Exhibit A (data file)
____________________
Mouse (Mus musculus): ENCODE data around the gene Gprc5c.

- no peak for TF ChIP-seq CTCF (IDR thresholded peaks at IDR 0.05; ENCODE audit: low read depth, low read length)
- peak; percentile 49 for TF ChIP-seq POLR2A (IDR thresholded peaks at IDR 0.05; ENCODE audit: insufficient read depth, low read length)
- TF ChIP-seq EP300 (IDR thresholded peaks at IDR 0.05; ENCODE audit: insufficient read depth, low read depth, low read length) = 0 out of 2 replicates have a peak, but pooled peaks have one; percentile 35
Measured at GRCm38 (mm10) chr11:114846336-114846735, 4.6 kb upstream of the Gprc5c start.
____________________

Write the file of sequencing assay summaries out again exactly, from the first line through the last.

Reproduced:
Mouse (Mus musculus): ENCODE data around the gene Gprc5c.

- no peak for TF ChIP-seq CTCF (IDR thresholded peaks at IDR 0.05; ENCODE audit: low read depth, low read length)
- peak; percentile 49 for TF ChIP-seq POLR2A (IDR thresholded peaks at IDR 0.05; ENCODE audit: insufficient read depth, low read length)
- TF ChIP-seq EP300 (IDR thresholded peaks at IDR 0.05; ENCODE audit: insufficient read depth, low read depth, low read length) = 0 out of 2 replicates have a peak, but pooled peaks have one; percentile 35
Measured at GRCm38 (mm10) chr11:114846336-114846735, 4.6 kb upstream of the Gprc5c start.